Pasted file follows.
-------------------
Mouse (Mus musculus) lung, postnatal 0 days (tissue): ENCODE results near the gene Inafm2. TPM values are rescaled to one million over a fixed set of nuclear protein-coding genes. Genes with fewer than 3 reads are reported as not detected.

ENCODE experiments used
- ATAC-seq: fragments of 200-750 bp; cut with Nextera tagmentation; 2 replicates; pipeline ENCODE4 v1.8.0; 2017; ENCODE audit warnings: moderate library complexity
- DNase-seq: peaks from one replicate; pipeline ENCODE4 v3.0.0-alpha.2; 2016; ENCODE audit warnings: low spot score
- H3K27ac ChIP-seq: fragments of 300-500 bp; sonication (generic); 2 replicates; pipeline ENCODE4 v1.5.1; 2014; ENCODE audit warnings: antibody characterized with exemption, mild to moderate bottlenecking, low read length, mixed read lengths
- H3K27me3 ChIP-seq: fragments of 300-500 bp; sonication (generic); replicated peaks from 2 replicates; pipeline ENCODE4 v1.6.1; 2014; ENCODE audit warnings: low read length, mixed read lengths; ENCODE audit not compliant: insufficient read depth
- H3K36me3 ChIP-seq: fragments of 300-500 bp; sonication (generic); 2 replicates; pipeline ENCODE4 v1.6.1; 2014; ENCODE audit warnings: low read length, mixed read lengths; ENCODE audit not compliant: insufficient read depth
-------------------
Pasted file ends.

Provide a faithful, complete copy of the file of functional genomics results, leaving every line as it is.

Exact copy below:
Mouse (Mus musculus) lung, postnatal 0 days (tissue): ENCODE results near the gene Inafm2. TPM values are rescaled to one million over a fixed set of nuclear protein-coding genes. Genes with fewer than 3 reads are reported as not detected.

ENCODE experiments used
- ATAC-seq: fragments of 200-750 bp; cut with Nextera tagmentation; 2 replicates; pipeline ENCODE4 v1.8.0; 2017; ENCODE audit warnings: moderate library complexity
- DNase-seq: peaks from one replicate; pipeline ENCODE4 v3.0.0-alpha.2; 2016; ENCODE audit warnings: low spot score
- H3K27ac ChIP-seq: fragments of 300-500 bp; sonication (generic); 2 replicates; pipeline ENCODE4 v1.5.1; 2014; ENCODE audit warnings: antibody characterized with exemption, mild to moderate bottlenecking, low read length, mixed read lengths
- H3K27me3 ChIP-seq: fragments of 300-500 bp; sonication (generic); replicated peaks from 2 replicates; pipeline ENCODE4 v1.6.1; 2014; ENCODE audit warnings: low read length, mixed read lengths; ENCODE audit not compliant: insufficient read depth
- H3K36me3 ChIP-seq: fragments of 300-500 bp; sonication (generic); 2 replicates; pipeline ENCODE4 v1.6.1; 2014; ENCODE audit warnings: low read length, mixed read lengths; ENCODE audit not compliant: insufficient read depth